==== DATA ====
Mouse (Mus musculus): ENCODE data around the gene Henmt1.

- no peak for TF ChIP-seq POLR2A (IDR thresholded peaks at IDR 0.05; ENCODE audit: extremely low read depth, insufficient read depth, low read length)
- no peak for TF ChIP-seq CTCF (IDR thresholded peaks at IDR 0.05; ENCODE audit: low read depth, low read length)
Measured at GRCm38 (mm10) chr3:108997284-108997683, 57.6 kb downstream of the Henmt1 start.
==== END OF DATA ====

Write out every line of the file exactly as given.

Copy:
Mouse (Mus musculus): ENCODE data around the gene Henmt1.

- no peak for TF ChIP-seq POLR2A (IDR thresholded peaks at IDR 0.05; ENCODE audit: extremely low read depth, insufficient read depth, low read length)
- no peak for TF ChIP-seq CTCF (IDR thresholded peaks at IDR 0.05; ENCODE audit: low read depth, low read length)
Measured at GRCm38 (mm10) chr3:108997284-108997683, 57.6 kb downstream of the Henmt1 start.